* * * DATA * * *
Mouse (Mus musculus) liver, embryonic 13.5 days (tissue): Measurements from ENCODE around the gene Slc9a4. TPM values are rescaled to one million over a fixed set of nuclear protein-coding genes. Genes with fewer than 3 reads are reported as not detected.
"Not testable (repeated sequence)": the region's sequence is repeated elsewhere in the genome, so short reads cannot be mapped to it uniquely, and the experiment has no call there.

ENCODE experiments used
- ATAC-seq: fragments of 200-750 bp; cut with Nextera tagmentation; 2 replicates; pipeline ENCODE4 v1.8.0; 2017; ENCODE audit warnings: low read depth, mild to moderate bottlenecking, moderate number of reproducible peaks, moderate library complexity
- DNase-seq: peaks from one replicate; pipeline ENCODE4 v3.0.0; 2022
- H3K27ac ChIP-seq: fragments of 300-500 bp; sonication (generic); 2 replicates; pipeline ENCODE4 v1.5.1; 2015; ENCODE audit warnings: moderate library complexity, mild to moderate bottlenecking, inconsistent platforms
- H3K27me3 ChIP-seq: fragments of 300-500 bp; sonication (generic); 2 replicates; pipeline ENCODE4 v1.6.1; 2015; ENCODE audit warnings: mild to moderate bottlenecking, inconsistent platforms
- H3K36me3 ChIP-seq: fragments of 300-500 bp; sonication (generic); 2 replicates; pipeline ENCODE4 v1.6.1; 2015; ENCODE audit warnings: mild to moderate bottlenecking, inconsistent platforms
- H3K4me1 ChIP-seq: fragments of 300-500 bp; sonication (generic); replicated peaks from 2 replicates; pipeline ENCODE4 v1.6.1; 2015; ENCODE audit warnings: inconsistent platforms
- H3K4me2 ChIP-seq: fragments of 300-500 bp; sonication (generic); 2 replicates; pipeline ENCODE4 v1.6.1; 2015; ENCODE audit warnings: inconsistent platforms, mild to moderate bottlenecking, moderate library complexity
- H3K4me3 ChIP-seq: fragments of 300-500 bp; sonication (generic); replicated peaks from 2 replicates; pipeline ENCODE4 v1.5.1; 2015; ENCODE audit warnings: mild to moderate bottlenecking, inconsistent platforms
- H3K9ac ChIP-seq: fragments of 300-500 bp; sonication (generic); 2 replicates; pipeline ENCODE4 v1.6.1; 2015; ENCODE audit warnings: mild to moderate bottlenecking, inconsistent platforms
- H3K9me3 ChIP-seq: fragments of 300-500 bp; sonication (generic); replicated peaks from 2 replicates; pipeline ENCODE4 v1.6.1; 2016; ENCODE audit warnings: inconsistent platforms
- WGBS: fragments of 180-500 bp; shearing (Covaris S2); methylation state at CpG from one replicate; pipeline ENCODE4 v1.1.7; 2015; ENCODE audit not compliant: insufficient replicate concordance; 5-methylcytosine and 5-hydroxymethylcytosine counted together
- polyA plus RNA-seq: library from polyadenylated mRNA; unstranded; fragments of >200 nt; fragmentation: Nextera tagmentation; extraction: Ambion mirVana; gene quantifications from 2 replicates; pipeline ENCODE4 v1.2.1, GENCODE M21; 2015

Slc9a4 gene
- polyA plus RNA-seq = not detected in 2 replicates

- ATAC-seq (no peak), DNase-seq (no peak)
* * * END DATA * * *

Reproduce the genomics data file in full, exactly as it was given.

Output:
Mouse (Mus musculus) liver, embryonic 13.5 days (tissue): Measurements from ENCODE around the gene Slc9a4. TPM values are rescaled to one million over a fixed set of nuclear protein-coding genes. Genes with fewer than 3 reads are reported as not detected.
"Not testable (repeated sequence)": the region's sequence is repeated elsewhere in the genome, so short reads cannot be mapped to it uniquely, and the experiment has no call there.

ENCODE experiments used
- ATAC-seq: fragments of 200-750 bp; cut with Nextera tagmentation; 2 replicates; pipeline ENCODE4 v1.8.0; 2017; ENCODE audit warnings: low read depth, mild to moderate bottlenecking, moderate number of reproducible peaks, moderate library complexity
- DNase-seq: peaks from one replicate; pipeline ENCODE4 v3.0.0; 2022
- H3K27ac ChIP-seq: fragments of 300-500 bp; sonication (generic); 2 replicates; pipeline ENCODE4 v1.5.1; 2015; ENCODE audit warnings: moderate library complexity, mild to moderate bottlenecking, inconsistent platforms
- H3K27me3 ChIP-seq: fragments of 300-500 bp; sonication (generic); 2 replicates; pipeline ENCODE4 v1.6.1; 2015; ENCODE audit warnings: mild to moderate bottlenecking, inconsistent platforms
- H3K36me3 ChIP-seq: fragments of 300-500 bp; sonication (generic); 2 replicates; pipeline ENCODE4 v1.6.1; 2015; ENCODE audit warnings: mild to moderate bottlenecking, inconsistent platforms
- H3K4me1 ChIP-seq: fragments of 300-500 bp; sonication (generic); replicated peaks from 2 replicates; pipeline ENCODE4 v1.6.1; 2015; ENCODE audit warnings: inconsistent platforms
- H3K4me2 ChIP-seq: fragments of 300-500 bp; sonication (generic); 2 replicates; pipeline ENCODE4 v1.6.1; 2015; ENCODE audit warnings: inconsistent platforms, mild to moderate bottlenecking, moderate library complexity
- H3K4me3 ChIP-seq: fragments of 300-500 bp; sonication (generic); replicated peaks from 2 replicates; pipeline ENCODE4 v1.5.1; 2015; ENCODE audit warnings: mild to moderate bottlenecking, inconsistent platforms
- H3K9ac ChIP-seq: fragments of 300-500 bp; sonication (generic); 2 replicates; pipeline ENCODE4 v1.6.1; 2015; ENCODE audit warnings: mild to moderate bottlenecking, inconsistent platforms
- H3K9me3 ChIP-seq: fragments of 300-500 bp; sonication (generic); replicated peaks from 2 replicates; pipeline ENCODE4 v1.6.1; 2016; ENCODE audit warnings: inconsistent platforms
- WGBS: fragments of 180-500 bp; shearing (Covaris S2); methylation state at CpG from one replicate; pipeline ENCODE4 v1.1.7; 2015; ENCODE audit not compliant: insufficient replicate concordance; 5-methylcytosine and 5-hydroxymethylcytosine counted together
- polyA plus RNA-seq: library from polyadenylated mRNA; unstranded; fragments of >200 nt; fragmentation: Nextera tagmentation; extraction: Ambion mirVana; gene quantifications from 2 replicates; pipeline ENCODE4 v1.2.1, GENCODE M21; 2015

Slc9a4 gene
- polyA plus RNA-seq = not detected in 2 replicates

- ATAC-seq (no peak), DNase-seq (no peak)